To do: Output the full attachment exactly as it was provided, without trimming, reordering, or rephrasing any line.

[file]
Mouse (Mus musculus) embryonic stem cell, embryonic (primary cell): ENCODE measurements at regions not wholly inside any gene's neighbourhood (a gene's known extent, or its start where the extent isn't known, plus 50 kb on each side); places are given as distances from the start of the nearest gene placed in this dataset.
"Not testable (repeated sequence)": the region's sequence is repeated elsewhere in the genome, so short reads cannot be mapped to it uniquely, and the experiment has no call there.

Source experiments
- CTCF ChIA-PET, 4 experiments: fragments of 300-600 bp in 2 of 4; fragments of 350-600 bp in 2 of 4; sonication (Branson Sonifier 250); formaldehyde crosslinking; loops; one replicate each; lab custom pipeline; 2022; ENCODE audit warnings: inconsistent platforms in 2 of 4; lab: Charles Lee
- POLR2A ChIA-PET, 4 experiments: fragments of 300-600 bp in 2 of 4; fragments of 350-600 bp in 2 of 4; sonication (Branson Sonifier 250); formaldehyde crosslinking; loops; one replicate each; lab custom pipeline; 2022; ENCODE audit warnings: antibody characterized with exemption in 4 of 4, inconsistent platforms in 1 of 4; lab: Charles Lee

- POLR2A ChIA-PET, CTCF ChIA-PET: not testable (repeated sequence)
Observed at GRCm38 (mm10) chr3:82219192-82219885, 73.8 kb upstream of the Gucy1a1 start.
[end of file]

Mouse (Mus musculus) embryonic stem cell, embryonic (primary cell): ENCODE measurements at regions not wholly inside any gene's neighbourhood (a gene's known extent, or its start where the extent isn't known, plus 50 kb on each side); places are given as distances from the start of the nearest gene placed in this dataset.
"Not testable (repeated sequence)": the region's sequence is repeated elsewhere in the genome, so short reads cannot be mapped to it uniquely, and the experiment has no call there.

Source experiments
- CTCF ChIA-PET, 4 experiments: fragments of 300-600 bp in 2 of 4; fragments of 350-600 bp in 2 of 4; sonication (Branson Sonifier 250); formaldehyde crosslinking; loops; one replicate each; lab custom pipeline; 2022; ENCODE audit warnings: inconsistent platforms in 2 of 4; lab: Charles Lee
- POLR2A ChIA-PET, 4 experiments: fragments of 300-600 bp in 2 of 4; fragments of 350-600 bp in 2 of 4; sonication (Branson Sonifier 250); formaldehyde crosslinking; loops; one replicate each; lab custom pipeline; 2022; ENCODE audit warnings: antibody characterized with exemption in 4 of 4, inconsistent platforms in 1 of 4; lab: Charles Lee

- POLR2A ChIA-PET, CTCF ChIA-PET: not testable (repeated sequence)
Observed at GRCm38 (mm10) chr3:82219192-82219885, 73.8 kb upstream of the Gucy1a1 start.